By March 23 all staff began working remotely and an emergency support structure was established to ensure staff could continue to support the community and provide essential services to those in need.

The Cochrane Social Recovery Task Force launched in May 2020 and has been led by Krawec. At the same time, the province also requested information from Cochrane Family and Community Support Services regarding COVID recovery.

The Social Recovery Task Force has released two public-engagement survey to understand how the COVID-19 pandemic is impacting the community. The survey will help guide the programs and supports offered to the community.

Krawec said the team continues to navigate the COVID-19 pandemic and is working on strategic planning priorities given the funding changes it has experienced. This future of the organization will largely be determined by the provincial budget when it is released.

“Our resources, they’re not as big as they used to be, so we really need to focus in, and figure out what are the needs and what are the services necessary,” Krawec said.

The team remains committed to engaging with the community and using creative solutions to create meaningful community connections while helping Cochrane’s most vulnerable residents, Krawec said.

“In times of crisis our team always rises— 2020 has shown how strong and how resilient and how innovative our team is,” Krawec said. “In spite of all the adversity that our team has faced every single person continues to show up for work every day with a passion for making a difference, a positive outlook and a dedication for helping others.”

Councillor Tara McFadden called Cochrane Family and Community Support Services a critical resource in the community that plays an essential role in supporting a growing community in a time of great adversity. She noted the organization has been critical in helping vulnerable members of the community.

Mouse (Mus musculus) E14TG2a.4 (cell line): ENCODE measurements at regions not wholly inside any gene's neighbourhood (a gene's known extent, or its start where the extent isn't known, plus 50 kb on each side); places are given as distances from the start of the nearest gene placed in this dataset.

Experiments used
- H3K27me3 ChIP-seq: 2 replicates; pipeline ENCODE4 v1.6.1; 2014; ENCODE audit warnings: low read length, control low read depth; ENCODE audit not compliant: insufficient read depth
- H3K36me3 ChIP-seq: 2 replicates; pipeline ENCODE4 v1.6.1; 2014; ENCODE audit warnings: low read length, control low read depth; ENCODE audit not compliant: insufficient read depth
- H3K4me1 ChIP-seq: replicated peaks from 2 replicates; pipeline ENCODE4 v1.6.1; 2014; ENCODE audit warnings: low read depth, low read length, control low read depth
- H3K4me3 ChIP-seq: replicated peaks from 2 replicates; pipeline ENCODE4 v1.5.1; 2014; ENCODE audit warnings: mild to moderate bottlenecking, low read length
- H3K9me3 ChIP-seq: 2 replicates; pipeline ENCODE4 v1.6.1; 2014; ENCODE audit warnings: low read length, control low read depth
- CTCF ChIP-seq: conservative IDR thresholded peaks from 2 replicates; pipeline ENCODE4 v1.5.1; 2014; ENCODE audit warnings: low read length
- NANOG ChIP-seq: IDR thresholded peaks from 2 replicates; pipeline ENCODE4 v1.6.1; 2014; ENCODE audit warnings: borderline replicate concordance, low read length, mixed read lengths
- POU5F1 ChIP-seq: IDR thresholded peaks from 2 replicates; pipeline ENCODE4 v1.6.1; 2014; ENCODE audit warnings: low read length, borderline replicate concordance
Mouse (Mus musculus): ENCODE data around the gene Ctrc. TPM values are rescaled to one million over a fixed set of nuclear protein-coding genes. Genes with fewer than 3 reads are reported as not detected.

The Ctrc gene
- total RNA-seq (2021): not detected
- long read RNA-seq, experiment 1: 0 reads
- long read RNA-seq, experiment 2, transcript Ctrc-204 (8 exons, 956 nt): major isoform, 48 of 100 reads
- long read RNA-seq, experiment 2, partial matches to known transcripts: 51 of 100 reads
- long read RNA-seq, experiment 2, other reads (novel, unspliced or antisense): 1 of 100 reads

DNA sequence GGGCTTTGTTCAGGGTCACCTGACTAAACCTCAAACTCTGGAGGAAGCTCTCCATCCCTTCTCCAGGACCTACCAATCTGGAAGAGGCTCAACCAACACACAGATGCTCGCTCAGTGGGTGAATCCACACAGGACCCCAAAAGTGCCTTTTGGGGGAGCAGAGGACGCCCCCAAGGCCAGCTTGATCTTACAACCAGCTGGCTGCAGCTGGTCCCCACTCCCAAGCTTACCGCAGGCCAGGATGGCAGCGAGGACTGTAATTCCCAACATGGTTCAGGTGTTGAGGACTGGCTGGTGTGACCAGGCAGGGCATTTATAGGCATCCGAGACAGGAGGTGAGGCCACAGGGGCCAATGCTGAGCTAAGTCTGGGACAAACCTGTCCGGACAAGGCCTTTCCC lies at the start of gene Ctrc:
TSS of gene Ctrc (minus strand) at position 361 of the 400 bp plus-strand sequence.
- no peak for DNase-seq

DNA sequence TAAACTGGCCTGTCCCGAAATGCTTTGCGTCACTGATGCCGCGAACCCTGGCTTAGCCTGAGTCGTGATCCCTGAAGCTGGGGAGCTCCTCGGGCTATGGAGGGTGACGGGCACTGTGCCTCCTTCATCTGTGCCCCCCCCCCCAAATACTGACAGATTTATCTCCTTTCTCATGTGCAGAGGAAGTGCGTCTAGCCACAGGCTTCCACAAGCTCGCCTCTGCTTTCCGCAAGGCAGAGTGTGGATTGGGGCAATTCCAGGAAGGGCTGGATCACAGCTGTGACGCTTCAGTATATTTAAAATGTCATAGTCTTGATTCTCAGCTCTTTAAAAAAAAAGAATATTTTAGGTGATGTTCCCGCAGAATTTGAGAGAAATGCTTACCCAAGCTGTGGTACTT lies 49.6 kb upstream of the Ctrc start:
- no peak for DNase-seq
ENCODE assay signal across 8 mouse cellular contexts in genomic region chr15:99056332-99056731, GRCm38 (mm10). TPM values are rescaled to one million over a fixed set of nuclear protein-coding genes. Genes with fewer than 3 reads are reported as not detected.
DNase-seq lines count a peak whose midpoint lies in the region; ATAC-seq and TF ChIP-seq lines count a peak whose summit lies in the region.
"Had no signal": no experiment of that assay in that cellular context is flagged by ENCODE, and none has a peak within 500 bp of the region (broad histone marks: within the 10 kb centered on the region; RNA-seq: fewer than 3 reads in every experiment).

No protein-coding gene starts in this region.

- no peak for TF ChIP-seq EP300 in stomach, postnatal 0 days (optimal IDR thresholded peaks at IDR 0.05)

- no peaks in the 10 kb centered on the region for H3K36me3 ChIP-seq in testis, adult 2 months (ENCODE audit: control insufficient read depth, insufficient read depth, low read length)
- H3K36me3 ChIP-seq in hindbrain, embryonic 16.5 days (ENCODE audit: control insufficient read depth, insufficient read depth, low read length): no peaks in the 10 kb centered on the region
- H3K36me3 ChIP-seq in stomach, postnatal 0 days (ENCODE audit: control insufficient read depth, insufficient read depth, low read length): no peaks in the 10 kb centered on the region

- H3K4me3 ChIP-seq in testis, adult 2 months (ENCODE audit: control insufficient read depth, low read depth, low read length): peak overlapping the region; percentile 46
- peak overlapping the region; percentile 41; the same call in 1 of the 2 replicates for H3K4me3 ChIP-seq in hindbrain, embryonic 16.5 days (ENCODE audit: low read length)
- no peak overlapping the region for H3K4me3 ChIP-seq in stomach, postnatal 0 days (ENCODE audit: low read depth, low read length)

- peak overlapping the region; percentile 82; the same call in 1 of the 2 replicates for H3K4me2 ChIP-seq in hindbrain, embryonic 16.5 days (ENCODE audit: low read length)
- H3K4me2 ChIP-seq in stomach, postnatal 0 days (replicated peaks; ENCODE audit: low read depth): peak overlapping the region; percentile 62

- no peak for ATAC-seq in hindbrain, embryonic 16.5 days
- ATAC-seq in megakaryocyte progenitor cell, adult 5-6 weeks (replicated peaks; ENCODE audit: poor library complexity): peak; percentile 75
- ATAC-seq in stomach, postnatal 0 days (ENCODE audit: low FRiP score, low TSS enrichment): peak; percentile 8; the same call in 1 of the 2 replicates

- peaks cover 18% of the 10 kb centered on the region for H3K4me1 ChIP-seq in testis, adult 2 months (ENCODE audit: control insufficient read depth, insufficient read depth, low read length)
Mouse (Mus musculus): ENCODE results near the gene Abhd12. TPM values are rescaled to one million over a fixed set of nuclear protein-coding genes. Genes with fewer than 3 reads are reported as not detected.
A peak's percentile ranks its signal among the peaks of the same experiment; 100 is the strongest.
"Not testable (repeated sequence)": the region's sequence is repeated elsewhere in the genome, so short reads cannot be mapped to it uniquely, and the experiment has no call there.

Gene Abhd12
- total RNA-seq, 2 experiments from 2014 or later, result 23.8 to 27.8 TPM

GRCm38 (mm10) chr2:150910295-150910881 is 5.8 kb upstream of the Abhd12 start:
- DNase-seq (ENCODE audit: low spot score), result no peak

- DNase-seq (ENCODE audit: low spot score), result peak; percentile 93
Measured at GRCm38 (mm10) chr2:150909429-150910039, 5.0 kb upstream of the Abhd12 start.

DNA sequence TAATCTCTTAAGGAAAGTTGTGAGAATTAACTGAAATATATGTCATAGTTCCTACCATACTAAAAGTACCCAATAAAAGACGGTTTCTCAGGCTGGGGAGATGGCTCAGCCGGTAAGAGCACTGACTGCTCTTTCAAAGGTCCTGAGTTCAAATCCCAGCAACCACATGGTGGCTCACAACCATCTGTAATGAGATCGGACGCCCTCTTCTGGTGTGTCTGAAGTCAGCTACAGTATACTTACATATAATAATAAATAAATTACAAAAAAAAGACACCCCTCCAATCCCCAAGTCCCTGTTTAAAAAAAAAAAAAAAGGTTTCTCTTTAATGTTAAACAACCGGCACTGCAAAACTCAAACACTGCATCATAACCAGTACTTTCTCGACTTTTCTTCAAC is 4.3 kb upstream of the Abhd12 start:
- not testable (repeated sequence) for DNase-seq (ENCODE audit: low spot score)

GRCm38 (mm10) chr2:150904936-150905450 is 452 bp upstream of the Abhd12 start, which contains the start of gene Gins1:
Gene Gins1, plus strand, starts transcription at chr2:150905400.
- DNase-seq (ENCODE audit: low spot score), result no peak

McFadden said the challenge lies in telling the story of Support Services and the role it helps in providing those in need a hand up during difficult times.

“There can’t be another dime lost from your department,” McFadden said. “We need to find ways to support it— It’s unfortunate the Social Recovery Task Force has become not just about how do we recover from COVID, but how do we recover from a gutted department.”

Coun. Marni Fedeyko thanked Cochrane Family and Community Services for its continued hard work to support the community, while rising to the challenges they have faced. 

She called on Council to work to ensure Support Services does not lose more funding given the critical place they hold in the community.

“It is about helping the entire community,” Fedeyko said. “We can’t lose any more funding to this area right now, because honestly as we move through the rest of the pandemic mental health for adults, seniors, kids, we need to be advocating strong.”



Chelsea Kemp

About the Author: Chelsea Kemp

Chelsea Kemp joined the Cochrane Eagle in 2020 as editor, bringing with her experience as a reporter and photojournalist. She writes about politics, health care, arts and entertainment and Indigenous stories.